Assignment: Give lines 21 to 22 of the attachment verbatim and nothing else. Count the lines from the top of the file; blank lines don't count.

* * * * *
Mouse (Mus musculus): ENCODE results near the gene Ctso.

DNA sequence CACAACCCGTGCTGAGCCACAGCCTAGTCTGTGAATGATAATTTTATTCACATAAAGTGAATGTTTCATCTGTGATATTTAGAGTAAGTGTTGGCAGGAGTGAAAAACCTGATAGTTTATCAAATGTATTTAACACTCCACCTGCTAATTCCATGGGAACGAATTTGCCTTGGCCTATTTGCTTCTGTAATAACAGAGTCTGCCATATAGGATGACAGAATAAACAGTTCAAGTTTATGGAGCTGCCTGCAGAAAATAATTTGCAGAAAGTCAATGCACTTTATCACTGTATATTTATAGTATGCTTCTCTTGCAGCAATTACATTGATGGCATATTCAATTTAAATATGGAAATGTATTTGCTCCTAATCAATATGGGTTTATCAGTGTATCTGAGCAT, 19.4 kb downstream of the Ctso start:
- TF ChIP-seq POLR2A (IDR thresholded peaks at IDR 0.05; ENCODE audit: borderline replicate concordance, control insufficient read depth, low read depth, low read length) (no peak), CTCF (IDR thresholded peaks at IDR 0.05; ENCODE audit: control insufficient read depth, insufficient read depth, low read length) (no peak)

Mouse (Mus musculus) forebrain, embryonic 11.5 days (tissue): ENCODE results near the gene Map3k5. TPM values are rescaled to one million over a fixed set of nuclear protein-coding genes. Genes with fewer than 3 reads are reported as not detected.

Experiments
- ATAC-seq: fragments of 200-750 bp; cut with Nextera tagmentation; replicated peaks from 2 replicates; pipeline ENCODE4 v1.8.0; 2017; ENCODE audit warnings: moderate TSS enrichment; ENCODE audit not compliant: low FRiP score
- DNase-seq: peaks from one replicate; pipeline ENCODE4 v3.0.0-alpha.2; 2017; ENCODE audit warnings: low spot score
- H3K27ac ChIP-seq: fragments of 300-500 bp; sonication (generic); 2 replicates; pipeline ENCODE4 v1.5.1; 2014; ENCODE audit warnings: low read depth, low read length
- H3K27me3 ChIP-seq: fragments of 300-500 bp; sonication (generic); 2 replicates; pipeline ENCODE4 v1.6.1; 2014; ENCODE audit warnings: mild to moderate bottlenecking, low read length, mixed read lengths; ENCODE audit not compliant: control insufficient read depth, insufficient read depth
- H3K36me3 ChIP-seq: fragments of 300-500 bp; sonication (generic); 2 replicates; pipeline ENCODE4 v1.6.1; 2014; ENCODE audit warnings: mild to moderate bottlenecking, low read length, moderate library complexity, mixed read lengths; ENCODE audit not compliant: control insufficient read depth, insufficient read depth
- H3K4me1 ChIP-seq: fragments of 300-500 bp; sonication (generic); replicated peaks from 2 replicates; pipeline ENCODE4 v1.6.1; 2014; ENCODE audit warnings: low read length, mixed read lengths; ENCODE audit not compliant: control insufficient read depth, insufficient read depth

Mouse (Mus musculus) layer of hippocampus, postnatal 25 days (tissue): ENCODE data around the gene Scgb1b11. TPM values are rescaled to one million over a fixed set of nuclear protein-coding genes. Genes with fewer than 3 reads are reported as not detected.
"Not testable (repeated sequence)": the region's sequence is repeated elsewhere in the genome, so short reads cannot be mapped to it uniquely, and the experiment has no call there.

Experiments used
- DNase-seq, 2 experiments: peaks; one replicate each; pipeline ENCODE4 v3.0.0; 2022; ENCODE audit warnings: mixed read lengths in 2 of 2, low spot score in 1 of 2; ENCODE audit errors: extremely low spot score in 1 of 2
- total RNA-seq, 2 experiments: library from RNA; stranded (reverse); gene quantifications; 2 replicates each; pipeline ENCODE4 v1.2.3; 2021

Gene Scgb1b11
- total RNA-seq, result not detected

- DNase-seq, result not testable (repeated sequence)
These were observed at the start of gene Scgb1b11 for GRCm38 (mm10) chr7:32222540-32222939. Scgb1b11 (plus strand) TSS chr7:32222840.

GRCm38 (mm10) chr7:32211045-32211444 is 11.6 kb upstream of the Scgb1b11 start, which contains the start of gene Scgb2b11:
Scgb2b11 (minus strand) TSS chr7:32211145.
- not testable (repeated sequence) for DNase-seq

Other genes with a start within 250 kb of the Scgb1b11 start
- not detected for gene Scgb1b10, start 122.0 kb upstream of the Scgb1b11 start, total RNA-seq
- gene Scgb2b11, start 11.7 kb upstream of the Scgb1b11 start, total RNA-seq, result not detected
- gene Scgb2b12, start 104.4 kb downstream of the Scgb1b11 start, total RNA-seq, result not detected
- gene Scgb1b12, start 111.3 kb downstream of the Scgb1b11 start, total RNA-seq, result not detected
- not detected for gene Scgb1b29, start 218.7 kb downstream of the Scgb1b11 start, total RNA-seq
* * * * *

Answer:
GRCm38 (mm10) chr7:32211045-32211444 is 11.6 kb upstream of the Scgb1b11 start, which contains the start of gene Scgb2b11:
Scgb2b11 (minus strand) TSS chr7:32211145.